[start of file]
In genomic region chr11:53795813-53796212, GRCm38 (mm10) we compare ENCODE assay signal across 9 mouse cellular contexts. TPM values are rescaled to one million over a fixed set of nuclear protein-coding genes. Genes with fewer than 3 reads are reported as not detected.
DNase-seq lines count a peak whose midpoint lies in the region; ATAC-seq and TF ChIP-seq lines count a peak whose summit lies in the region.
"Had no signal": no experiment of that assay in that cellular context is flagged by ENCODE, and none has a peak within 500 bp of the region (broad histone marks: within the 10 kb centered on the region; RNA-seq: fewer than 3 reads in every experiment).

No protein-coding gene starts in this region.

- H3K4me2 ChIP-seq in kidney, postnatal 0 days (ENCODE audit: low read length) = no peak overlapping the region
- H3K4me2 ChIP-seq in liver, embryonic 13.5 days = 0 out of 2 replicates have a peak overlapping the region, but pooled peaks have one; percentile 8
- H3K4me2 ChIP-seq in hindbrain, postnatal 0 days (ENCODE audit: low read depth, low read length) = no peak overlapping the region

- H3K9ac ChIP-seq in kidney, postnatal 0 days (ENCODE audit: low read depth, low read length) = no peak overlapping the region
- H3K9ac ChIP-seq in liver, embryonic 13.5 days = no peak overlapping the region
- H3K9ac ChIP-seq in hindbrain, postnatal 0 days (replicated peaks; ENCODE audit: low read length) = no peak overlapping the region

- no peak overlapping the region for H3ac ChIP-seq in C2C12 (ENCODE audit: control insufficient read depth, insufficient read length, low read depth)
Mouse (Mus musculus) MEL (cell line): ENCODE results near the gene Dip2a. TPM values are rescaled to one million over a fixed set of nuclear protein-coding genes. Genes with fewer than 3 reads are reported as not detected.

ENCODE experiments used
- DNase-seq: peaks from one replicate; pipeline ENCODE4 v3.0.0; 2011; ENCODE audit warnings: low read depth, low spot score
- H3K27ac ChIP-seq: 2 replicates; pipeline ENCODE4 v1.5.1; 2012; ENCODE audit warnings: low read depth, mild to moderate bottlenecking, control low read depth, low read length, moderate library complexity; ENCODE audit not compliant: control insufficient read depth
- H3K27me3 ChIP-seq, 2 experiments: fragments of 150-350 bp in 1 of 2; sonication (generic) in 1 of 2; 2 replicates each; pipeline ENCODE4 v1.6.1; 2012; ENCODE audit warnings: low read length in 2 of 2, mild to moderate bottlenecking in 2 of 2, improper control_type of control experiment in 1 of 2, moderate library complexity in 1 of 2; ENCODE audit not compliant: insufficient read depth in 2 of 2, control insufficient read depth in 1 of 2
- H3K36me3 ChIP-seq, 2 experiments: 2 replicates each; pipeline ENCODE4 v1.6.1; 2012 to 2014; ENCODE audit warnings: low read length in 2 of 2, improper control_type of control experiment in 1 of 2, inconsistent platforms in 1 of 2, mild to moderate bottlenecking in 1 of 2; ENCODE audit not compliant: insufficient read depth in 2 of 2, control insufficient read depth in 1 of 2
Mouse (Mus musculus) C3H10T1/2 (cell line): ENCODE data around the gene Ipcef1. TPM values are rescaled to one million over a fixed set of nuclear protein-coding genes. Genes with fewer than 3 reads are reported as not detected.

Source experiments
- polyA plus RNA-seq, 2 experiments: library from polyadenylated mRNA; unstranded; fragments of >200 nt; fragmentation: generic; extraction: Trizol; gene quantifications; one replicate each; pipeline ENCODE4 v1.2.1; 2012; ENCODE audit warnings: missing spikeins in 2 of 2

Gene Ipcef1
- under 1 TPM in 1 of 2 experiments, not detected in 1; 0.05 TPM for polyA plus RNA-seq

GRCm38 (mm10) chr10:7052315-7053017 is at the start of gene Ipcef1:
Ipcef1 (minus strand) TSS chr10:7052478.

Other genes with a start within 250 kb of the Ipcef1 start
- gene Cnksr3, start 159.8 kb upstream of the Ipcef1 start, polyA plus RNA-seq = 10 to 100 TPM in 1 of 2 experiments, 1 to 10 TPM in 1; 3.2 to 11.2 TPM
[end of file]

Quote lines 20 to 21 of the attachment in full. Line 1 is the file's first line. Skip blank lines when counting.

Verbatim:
- polyA plus RNA-seq, 2 experiments: library from polyadenylated mRNA; unstranded; fragments of >200 nt; fragmentation: generic; extraction: Trizol; gene quantifications; one replicate each; pipeline ENCODE4 v1.2.1; 2012; ENCODE audit warnings: missing spikeins in 2 of 2

Gene Ipcef1